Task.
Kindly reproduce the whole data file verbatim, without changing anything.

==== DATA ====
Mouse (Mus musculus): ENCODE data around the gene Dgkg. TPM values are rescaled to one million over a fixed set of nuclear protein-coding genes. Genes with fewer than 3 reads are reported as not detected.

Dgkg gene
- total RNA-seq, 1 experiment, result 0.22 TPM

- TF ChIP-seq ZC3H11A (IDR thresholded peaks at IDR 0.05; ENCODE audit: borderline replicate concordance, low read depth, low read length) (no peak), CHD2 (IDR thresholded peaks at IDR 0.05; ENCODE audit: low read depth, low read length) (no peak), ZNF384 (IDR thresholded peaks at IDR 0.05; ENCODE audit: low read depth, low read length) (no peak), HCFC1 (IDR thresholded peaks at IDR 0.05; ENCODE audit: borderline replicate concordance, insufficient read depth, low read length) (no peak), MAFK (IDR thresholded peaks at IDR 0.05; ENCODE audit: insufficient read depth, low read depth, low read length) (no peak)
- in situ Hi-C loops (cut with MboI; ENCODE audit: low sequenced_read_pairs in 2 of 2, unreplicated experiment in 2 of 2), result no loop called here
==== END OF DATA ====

Mouse (Mus musculus): ENCODE data around the gene Dgkg. TPM values are rescaled to one million over a fixed set of nuclear protein-coding genes. Genes with fewer than 3 reads are reported as not detected.

Dgkg gene
- total RNA-seq, 1 experiment, result 0.22 TPM

- TF ChIP-seq ZC3H11A (IDR thresholded peaks at IDR 0.05; ENCODE audit: borderline replicate concordance, low read depth, low read length) (no peak), CHD2 (IDR thresholded peaks at IDR 0.05; ENCODE audit: low read depth, low read length) (no peak), ZNF384 (IDR thresholded peaks at IDR 0.05; ENCODE audit: low read depth, low read length) (no peak), HCFC1 (IDR thresholded peaks at IDR 0.05; ENCODE audit: borderline replicate concordance, insufficient read depth, low read length) (no peak), MAFK (IDR thresholded peaks at IDR 0.05; ENCODE audit: insufficient read depth, low read depth, low read length) (no peak)
- in situ Hi-C loops (cut with MboI; ENCODE audit: low sequenced_read_pairs in 2 of 2, unreplicated experiment in 2 of 2), result no loop called here